Alzheimers is not only a horrible thing to live with as an individual or as a family, but it's a huge strain on personal and government resources because they can continue to live perfectly physically healthy lives for a very, very long time. It makes no sense to me how someone would ever want to force families to go through this if there's a way around it - some of those families will be their own. If it's a matter of God's will, then perhaps God wouldn't give us the ability to find the cure in the first place. Unless finding a cure for Alzheimers, Parkinsons, etc., is somehow the work of the Devil. But I just can't see how anyone could find logic in that argument.

    Anyway, enough of that rant. I was talking to someone today about the election and about the overwhelmly popular opinion that a D can't win unless he (or she) is a Southerner. And he said "And it has to be someone who isn't afraid to talk about faith."

    Whether pro-choice or anti-choice, there are more people of faith in this country than not. This is important to them. Someone who doesn't talk openly about their own faith (even if it differs from everyone in the constituency) is not going to get the support of a faith-based voter. Kerry simply didn't address those core values like Bush did. I'm not talking about jumping on some moralistic high-horse a la W, but it has to be there. And even if it's subtle, it has to be obvious (if that makes any sense). Those who subscribe to no religion will not be put off by a religious person as long as the religion and the policy don't overlap. Clinton did an excellent job of addressing faith without mixing the two. Even with all of his sins... apparently he was forgiven? ;-)

    So there we have it... 2008, we need a Southern Christian on the ticket. I guess then maybe Edwards should have gotten the nomination in the first place. Heh, who knew.

  • Becky (unverified)

    As a former fundamentalist Christian, I am really saddened by the inaccurate view of their beliefs that I see expressed by some here. The Prof is absolutely correct in saying the issues of poverty, etc. are very important to these people, and rather than addressing those issues by voting to give more money to the government to take care of these people (after all it takes $7 into government to get $1 of services back out), they give very generously to those in need around them and elsewhere. More than any other group of people I have come in contact with, these people support groups like the Red Cross, who help with natural disaster relief, or the Salvation Army, or World Visions, which teaches aids prevention in sub-Saharan Africa, for example. Their churches usually have constant food drives going to feed the local hungry population. When people show up at the church asking for help, they are helped. Collections for the poor are taken up regularly. Just because they have a different approach to caring for the needy than you do (via government) does not mean they don't do their part and don't care. These people generally are meticulously honest people (unfortunately it's far more exciting to report on the few rotten Christians out there) who take good care of their families and teach their children to be honest. That is not to say they aren't human, but they do try very hard to make the world a better place.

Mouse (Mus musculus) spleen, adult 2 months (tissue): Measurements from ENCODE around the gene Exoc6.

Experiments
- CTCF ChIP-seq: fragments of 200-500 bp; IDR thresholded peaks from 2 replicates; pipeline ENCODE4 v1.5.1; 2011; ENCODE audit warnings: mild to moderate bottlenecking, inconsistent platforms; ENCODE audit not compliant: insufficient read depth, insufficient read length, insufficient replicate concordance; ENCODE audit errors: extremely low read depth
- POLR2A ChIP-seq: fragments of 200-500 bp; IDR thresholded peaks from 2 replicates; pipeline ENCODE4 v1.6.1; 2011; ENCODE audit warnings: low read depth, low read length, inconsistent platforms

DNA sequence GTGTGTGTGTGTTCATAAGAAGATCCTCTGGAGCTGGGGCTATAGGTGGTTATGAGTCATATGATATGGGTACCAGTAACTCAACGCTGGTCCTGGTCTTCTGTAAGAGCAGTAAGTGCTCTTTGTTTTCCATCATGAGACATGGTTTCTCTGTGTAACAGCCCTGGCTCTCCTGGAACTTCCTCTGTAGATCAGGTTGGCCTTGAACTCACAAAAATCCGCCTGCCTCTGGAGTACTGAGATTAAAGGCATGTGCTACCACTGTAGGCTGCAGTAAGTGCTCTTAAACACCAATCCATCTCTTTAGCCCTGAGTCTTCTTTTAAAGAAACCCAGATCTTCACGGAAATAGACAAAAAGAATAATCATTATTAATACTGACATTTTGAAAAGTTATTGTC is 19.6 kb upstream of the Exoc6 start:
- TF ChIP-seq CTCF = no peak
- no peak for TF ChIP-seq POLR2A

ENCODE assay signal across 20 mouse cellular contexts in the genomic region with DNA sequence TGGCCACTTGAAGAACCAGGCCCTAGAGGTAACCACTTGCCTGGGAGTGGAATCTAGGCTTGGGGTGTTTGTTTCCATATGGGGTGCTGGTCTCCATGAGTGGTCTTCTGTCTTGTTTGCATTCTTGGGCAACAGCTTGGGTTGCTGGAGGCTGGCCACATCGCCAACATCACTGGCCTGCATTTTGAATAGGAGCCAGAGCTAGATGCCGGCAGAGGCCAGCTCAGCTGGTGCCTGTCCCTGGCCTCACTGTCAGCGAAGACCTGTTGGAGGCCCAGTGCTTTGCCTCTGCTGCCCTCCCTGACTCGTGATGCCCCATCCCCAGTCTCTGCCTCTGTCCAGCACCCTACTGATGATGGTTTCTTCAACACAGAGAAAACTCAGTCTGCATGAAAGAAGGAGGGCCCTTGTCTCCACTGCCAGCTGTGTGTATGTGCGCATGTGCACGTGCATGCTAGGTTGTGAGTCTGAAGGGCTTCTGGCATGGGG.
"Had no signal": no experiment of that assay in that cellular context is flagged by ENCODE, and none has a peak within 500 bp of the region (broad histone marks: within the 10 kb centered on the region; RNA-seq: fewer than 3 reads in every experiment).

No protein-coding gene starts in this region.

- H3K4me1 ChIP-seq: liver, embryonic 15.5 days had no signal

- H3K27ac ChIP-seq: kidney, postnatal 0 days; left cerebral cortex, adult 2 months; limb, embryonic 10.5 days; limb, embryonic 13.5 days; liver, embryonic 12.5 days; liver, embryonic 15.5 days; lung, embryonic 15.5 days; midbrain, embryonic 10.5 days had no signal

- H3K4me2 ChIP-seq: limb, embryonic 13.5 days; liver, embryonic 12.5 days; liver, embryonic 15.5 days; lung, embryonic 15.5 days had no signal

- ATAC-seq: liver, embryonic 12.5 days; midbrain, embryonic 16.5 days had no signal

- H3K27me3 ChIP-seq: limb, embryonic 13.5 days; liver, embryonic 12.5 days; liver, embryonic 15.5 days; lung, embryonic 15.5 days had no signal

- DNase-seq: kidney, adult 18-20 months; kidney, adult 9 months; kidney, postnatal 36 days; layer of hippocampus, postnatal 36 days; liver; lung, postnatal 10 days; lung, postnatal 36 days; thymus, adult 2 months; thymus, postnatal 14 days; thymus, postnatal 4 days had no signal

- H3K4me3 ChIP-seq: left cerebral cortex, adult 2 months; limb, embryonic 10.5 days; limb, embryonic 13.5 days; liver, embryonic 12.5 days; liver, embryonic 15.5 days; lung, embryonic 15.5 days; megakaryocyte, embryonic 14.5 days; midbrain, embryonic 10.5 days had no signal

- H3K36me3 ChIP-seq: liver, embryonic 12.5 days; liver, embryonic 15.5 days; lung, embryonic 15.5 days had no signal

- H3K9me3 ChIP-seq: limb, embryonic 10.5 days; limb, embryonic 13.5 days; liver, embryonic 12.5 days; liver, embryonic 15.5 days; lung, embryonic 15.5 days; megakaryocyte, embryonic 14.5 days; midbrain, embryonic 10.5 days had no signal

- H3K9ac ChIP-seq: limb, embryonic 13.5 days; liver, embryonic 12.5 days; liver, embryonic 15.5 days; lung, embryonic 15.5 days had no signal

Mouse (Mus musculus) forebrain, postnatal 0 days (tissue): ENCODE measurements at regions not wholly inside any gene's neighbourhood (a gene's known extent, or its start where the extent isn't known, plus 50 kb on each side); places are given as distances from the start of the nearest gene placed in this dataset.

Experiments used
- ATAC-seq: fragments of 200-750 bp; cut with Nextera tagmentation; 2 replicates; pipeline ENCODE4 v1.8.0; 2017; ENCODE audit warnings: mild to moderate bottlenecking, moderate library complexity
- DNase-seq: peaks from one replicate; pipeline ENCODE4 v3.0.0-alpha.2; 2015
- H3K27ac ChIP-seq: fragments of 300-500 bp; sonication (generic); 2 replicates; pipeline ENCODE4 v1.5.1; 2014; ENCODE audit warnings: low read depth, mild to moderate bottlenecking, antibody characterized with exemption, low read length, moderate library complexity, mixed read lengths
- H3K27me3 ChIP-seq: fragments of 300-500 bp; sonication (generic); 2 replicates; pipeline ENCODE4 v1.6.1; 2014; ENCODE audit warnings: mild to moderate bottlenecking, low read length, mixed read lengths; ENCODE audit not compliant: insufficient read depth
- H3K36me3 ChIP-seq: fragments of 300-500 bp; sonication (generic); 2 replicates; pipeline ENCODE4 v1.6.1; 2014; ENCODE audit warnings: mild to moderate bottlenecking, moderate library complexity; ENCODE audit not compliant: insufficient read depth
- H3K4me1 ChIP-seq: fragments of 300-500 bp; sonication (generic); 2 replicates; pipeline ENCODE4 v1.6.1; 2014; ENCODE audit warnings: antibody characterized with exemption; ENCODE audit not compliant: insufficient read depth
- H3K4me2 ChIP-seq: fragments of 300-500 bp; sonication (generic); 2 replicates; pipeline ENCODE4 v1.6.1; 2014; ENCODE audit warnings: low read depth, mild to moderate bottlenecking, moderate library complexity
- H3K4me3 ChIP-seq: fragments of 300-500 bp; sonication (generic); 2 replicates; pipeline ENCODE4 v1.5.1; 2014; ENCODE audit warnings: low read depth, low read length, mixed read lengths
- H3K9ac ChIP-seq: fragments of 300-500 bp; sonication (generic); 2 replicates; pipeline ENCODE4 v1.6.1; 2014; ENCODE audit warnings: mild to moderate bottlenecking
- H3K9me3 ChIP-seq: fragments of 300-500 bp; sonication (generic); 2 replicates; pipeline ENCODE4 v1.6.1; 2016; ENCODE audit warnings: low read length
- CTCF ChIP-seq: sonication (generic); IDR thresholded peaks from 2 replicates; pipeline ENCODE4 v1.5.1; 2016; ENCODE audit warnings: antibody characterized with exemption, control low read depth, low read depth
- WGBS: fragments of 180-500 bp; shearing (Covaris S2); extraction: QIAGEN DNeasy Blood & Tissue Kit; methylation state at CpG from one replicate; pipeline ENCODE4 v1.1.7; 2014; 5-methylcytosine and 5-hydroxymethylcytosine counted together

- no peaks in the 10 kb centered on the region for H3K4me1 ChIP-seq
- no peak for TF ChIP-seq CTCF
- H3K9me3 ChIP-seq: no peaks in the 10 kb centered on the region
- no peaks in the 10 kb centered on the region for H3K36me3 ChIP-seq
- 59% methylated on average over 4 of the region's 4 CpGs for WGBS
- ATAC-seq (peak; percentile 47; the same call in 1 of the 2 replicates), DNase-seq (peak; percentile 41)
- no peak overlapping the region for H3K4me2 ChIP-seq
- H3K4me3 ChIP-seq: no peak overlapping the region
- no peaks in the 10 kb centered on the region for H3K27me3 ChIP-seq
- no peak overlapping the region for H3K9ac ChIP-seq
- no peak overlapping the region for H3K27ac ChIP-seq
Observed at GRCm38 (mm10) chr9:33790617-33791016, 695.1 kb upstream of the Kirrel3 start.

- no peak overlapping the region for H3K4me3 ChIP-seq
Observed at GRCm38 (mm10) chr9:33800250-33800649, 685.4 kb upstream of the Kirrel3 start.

That said, some of their morality, such as their opposition to gay marriage, is based on a religion that springs from ancient mysticism and centuries-old traditions. They accept the Bible as fact. They hold to a view that God is far greater than all of us, and if God says something is so, then it is so.

    I was awakened out of Christianity by curiosity and study of ancient religions, the history of the Old Testament, and the true history of the origins of the Christian church. Once I realized it was a man-made religion I was free to re-examine my position on moral issues and come to new conclusions. This has been a difficult and painful process, and I'm not at all sure many would be willing to do it. In my opinion, children's history books need to be rewritten to include more of this solid historical and archological information so that young people can learn to differentiate the good principles for living that are contained in Christianity from the fundamentalist craziness that leads people to turn their backs on their fellow citizens and put their faith in politicians who hide behind a phony Christian label.

  • Jonathan (unverified)

    Fundamentalist Christians are, admittedly, sometimes generous to local issues. But I find are very likely to be judgmental ("well, she was stupid enough to have a second child," or "what is he doing on drugs"). That kind of generosity is also inherently local. Alabaman Christians are not giving to people in Los Angeles or South Dakota. My problem is not that Fundamentalist Christians are always tight, as much as that generosity can't be through government. There is no religious reason for that bias against government assistance with poverty!!!
    Finally, the 7 to 1 number is dead wrong in implication. The government only spends $1 in $7 on direct services (if that # is right), because it spends a ton on other things like, oh, war.

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    Prof, Becky: I certainly don't mean to be divisive and arrogant of others' religious beliefs, nor was I trying to be callous. I am trying to understand how & why conservative religious voters became such a solid bloc this election.

    Why vote en masse for W on the basis of "moral values," when John Kerry is a devout Roman Catholic, a regular attender of mass, and a proponent of federal tax and health care policies that would aid the poor and sick? Why vote en masse for W when it's clear that his tax cuts have and will hurt the needy?